Berlin: IFA starts - trade fairs experience a difficult comeback

Strolling through the halls, testing televisions and the latest gimmicks, collecting autographs: the electronics trade fair IFA was the annual grab bag for technology enthusiasts - until Corona pulled the plug.

Berlin: IFA starts - trade fairs experience a difficult comeback

Strolling through the halls, testing televisions and the latest gimmicks, collecting autographs: the electronics trade fair IFA was the annual grab bag for technology enthusiasts - until Corona pulled the plug. This year the show is trying to restart. "The IFA is back", advertise the organizers, it starts on Friday.

But like many trade fairs, the IFA does not have an easy time. Nationwide, most of the organizers cannot yet tie in with the old days. Many visitors and exhibitors are holding back. Do they ever come back?

catch-up dates

In any case, the trade fair calendar is packed this summer because a lot of things have to be made up for. "September alone will again be challenging for all trade fair trades with almost 50 trade fairs throughout Germany alone, including a number of world-leading trade fairs," according to the Association of the German Trade Fair Industry (AUMA). Since May, the number of exhibitors at trade fairs in Germany has averaged 70 percent of the pre-pandemic level, and visitor numbers have reached around 55 percent.

While Berlin's exhibition center used to burst at the seams for the IFA, this year the organizers were able to cordon off several halls for renovation. The remaining area is 80 percent fully booked, important exhibitors such as Sony are missing - as was the case at the Gamescom games fair in Cologne.

The exhibitors have good years behind them. "Stay at home", this appeal has secured very good business in the past two years. Computers and webcams for the home office, ovens and televisions for a good time at home - sales figures are increasing worldwide, as Sara Warneke, head of the IFA organizer GFU, explains. This year, market researchers believe that the figures will be smaller, but will remain above the 2019 level - despite inflation and global uncertainties.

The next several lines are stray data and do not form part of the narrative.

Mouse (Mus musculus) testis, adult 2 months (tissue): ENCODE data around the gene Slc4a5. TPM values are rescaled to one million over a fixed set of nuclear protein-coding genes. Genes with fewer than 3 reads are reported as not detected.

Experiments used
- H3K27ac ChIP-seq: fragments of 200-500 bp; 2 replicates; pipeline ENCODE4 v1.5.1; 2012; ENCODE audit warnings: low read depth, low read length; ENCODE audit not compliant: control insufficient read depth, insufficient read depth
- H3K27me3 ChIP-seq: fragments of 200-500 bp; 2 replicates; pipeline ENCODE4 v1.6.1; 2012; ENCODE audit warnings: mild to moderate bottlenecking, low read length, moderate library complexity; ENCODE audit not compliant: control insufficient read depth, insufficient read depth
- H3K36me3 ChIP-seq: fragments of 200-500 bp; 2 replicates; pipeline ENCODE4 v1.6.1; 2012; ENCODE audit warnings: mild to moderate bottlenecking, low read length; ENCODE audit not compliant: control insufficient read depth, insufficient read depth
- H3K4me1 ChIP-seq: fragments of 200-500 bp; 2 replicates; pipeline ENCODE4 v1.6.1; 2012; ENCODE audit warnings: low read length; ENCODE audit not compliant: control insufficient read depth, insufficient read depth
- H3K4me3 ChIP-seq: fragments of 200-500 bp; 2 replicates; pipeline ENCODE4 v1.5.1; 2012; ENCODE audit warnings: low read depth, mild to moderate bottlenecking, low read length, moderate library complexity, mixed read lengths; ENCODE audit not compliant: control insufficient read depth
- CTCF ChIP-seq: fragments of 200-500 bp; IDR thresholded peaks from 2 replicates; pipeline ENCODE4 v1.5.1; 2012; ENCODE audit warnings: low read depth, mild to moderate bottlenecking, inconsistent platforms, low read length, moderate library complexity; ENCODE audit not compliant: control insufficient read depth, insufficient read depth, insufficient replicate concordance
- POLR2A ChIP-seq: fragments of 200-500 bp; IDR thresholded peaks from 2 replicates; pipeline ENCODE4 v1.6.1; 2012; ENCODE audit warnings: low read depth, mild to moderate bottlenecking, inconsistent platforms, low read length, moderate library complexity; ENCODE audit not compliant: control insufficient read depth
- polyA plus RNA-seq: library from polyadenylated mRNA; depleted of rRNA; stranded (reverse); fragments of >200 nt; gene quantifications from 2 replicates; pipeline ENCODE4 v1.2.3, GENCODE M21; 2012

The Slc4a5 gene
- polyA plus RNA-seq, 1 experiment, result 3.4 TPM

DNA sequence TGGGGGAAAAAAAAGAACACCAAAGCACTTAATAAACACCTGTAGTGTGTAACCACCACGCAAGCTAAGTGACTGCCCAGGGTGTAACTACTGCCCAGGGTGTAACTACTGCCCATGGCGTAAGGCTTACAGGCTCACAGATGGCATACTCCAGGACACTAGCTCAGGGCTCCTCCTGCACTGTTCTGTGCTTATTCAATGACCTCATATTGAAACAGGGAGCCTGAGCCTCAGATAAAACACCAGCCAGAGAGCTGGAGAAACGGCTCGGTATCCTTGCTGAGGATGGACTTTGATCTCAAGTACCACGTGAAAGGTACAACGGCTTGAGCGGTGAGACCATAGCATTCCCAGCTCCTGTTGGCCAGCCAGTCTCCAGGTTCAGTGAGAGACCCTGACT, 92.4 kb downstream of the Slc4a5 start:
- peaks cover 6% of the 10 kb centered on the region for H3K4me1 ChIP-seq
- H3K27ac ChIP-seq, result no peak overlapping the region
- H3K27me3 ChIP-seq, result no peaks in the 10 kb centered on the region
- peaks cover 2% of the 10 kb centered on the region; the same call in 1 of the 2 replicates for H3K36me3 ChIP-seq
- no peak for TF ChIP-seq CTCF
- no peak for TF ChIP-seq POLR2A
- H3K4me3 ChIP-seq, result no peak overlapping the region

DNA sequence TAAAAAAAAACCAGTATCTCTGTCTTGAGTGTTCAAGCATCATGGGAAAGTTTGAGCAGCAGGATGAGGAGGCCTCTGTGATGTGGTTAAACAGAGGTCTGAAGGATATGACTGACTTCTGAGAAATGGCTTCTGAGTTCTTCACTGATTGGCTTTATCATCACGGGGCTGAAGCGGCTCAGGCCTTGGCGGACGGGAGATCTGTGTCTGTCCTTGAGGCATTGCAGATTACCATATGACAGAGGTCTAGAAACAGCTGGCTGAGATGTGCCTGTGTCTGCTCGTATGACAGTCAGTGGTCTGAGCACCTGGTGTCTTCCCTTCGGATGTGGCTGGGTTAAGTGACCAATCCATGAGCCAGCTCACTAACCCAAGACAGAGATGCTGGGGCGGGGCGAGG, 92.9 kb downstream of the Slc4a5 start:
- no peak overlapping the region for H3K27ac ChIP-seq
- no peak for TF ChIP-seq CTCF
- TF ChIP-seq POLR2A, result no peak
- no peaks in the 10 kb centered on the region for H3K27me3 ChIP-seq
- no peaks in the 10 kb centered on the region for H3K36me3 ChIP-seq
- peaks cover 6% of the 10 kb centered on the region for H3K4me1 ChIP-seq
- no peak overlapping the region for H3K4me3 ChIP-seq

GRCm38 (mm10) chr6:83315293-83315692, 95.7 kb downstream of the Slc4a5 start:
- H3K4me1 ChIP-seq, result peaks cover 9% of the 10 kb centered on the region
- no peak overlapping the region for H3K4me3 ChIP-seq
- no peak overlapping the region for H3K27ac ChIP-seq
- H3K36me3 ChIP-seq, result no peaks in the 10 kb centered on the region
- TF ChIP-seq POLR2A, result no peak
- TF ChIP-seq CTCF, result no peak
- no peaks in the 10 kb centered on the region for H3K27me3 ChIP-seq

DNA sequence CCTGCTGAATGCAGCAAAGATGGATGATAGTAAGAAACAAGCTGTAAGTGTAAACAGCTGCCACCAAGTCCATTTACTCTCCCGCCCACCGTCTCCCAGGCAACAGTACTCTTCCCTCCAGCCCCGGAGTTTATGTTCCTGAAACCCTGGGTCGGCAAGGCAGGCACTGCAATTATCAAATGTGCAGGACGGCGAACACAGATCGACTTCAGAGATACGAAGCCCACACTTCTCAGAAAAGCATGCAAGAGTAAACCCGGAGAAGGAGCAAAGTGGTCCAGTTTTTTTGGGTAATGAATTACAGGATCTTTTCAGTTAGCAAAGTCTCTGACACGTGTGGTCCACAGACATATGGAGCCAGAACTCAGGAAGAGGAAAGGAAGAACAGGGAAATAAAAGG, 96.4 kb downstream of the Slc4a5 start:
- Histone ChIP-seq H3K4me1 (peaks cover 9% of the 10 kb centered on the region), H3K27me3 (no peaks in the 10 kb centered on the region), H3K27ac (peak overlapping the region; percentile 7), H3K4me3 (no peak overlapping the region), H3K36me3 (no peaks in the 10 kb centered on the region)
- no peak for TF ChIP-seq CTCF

More TV at the World Cup

The industry is betting on the soccer World Cup, which will be played for the first time in winter - and that people will buy more televisions when there are fewer public broadcasts on streets and squares. In addition, some will consider saving expensive energy with new household appliances and networked building technology. In any case, energy efficiency classes are again attracting a lot of attention in the exhibition halls. "Everything A - wonderful," advertises a home appliance supplier.

But even in Berlin, not all the usual manufacturers are back. According to Auma, travel restrictions in Asian countries, which were heavily represented at trade fairs in Germany before Corona, are still slowing down. The association therefore sees the current visitor numbers at most trade fairs as a success.

For the IFA, the organizers do not dare to predict how many people will come. "Many," says trade fair manager David Ruetz. In 2019, 245,000 visitors came over six days. In the Corona summer of 2020, only 750 people were allowed on the site every day - last year the fair was blown off completely. Now it is a day shorter than before Corona. With a good 1100, the number of exhibitors is more than a third below 2019.

"The IFA is on the way back to its full size," says Berlin's trade fair manager Martin Ecknig. How long this path is remains unclear. According to Auma, there are first trade fairs that are above the level before Corona. Overall, however, the members do not see a quick return to the usual trade fair business - especially since stricter infection protection is to be expected again in winter. "An initial survey shows that the majority of organizers do not expect a pre-corona level across the entire industry until 2024 at the earliest."

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